Are you on location
in some exotic locale
or at home baking a cake
boiling angel hair pasta
or channel surfing
getting fitted for
some special occasion
or becoming undone
could you be
dining in or out
speaking or listening
in any case
are you happy, sad
what you are
or getting out of
because I have
yet to type
on my keyboard
you are pure
drawing on banked experience and earnings, I deplete the rotting woodpile of any past, my flaking barn filled with scorched ore, my private cemetery of flickering weeds all ablaze banked coals blown to life, all reduced to uncommon metal ingots of no commercial value after which I’ll no longer be gnawing lawn furniture out on the road but holed up, frugally assembling and polishing double-edged maps and chronographs to fuel industry with some fork into prophecy or political revolution or Elysium or celebrity-bashing iconoclasm, I won’t be spooked by the alchemy of regret except, maybe children
1. Hoop Dreams
Come on, Granddaddy, he calls, age seven,
Dribbling the ball on the deck,
Play some D.
Shoulders that have seen better days
Struggle to get hands up on defense.
I no longer conspire to let him win.
He breezes by for a lay-up,
A moment I want to think
He will recall when his sons and grandsons,
Also North Carolina boys,
Begin to bounce a ball.
2. The Bridge
To reach our house at Golden Pines
You go across a bridge,
The last bridge, my friend, age 80, calls it.
Don’t say that, I tell him,
Blood pumping, pulsing
Against skin turned to paper by the years.
For it had seemed to me,
Until not long ago, that
We might be exempt
From certain statistical probabilities
And live forever.
“November Songs” originally appeared in Homestead Review.
That was only shade
in gestures by the staircase
eclipsed from night swells
here by changing shapes
of ocean haze
returning from the Cape
of phantom memory
as ideas float on waves
with spacious sounds
of birdsong from the dunes,
breaths of wind
fill echoes of sea voices
away from unshackled time
of fragrant shadows
along the greensward shore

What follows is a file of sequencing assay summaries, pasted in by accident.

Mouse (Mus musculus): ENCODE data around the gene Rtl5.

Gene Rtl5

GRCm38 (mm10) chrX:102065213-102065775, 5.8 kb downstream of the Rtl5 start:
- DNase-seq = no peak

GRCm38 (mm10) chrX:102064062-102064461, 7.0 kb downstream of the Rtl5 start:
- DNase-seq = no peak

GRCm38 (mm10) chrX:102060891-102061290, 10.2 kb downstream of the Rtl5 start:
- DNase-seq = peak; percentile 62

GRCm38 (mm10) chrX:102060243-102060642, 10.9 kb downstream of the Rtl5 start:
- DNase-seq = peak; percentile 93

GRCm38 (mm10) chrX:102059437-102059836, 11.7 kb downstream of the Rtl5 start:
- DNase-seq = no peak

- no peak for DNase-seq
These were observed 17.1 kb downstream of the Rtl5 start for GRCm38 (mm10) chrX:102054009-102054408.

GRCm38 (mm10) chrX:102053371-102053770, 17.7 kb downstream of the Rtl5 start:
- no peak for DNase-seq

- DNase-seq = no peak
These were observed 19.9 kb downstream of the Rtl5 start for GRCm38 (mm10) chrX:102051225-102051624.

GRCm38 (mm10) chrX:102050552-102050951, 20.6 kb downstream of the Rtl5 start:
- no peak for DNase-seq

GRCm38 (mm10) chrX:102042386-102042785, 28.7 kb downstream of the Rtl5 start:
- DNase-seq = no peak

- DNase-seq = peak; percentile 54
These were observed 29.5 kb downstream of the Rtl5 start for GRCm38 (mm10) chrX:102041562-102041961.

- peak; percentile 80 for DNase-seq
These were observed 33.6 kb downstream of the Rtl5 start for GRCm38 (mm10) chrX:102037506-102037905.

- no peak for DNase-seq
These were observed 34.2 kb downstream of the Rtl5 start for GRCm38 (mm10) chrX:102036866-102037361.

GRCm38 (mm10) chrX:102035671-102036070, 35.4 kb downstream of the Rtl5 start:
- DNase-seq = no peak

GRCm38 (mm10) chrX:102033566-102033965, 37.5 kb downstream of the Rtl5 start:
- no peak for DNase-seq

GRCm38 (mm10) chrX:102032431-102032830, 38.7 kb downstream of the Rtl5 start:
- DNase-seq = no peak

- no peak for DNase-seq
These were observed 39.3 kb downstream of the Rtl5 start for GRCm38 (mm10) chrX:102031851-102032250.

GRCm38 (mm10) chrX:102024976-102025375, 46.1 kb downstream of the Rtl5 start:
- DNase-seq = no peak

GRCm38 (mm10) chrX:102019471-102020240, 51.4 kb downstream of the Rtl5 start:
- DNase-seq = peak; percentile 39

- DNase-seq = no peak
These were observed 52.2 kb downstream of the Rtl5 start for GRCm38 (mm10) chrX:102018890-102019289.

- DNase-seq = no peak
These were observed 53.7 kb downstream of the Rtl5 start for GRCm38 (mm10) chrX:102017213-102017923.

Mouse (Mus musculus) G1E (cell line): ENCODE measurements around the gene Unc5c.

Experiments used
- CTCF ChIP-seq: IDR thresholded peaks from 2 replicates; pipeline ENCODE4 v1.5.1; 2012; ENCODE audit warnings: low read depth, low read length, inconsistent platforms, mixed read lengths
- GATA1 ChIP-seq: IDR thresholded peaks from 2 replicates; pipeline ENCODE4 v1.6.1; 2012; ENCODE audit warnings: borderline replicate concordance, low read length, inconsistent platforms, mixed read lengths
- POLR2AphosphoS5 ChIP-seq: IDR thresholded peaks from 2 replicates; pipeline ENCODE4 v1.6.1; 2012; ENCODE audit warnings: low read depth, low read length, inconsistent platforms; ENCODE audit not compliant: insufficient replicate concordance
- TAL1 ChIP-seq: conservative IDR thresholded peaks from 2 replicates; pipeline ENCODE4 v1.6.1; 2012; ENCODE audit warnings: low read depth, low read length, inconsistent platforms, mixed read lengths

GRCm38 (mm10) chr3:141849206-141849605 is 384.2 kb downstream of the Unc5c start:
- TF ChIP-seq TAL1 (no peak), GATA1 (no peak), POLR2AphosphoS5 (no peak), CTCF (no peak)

when first light marvels
from the quick landscape
of budding words
offering us sleepless news
of nature’s nascent signs
along the coast,
our footpaths consumes
the sunshine moving us
in corners and crevasses
on the muffled sand
oblivious to your fingers
holding a pear
you wander in the yard
outside of Bay windows
from a scent of Fall’s colors
barely tossed about us.
for years, I dreamed of eating you, of trapping you between
my paws and staring you into submission. too many years
spent salivating over you
and now that I have you, trapped under my claws
I’m not sure what to do with you, my heart
urges me to smother you before you can run, to
swallow you whole like a snake would a rat, but my
heart aches at the thought of this
being completely over
misses the chasing games we used to play, the ones you
finally lost. I will always be watching you
even during those times you think I’m asleep, eyes
half-lidded in nonchalance, faking
indifference. today, you get to
be the pet, my own, my only, and tomorrow
I’ll only eat a bit of your tail for breakfast.
The Last Day by Holly Day
on the last day, the vampires opened the caskets, crept
out of basements, mausoleums
underground bunkers, to find a world
peopled by the shambling
dying and dead, a radioactive
landscape glowing as red and molten
as the day the Earth first
began to cool. they strutted around
for the first few hours, kings of the world
before becoming sick themselves
from feeding off of
the radioactive dead
the dead blood burning like white lightning
all the way down. soon, even the last vampire
shuddered into dust
long before the rays of the sun pinked
the flaming horizon.
The cold hits hard and fast. That’s the way it is in the high desert; no smooth transitions like in stories. It’s sunshine one day, snow the next. Sometimes being a mother is like that, moving me forward when I’m not prepared. I could complain, but then I’d miss that small gift hidden in the storm.
It is six below. As I step out onto the porch, the icy wind stings my face. My stiff fingers grip the juniper logs and I quickly rush back into the house to get the evening fire started. I place crumpled newspaper and small, splintered wood into the living room stove, and wait in anticipation for the warmth the fire will bring. One down. I move to the kitchen to the large cook stove to repeat the process, but the ring of the phone stops me.
I already know who is calling. It is my oldest son’s nightly ritual.
We have had the same conversation for two years now.
“Hello,” I’ll say.
“I can’t do this,” he’ll say.
“Live here, in this world,” he’ll add.
“Why? What’s going on?”
“There’s no point. I don’t see the point.”
I’ll give my best Pollyanna speech, weaving my words through each obstacle my son puts up, determined to find some hopeful perspective to provide him with the strength to get through one more day.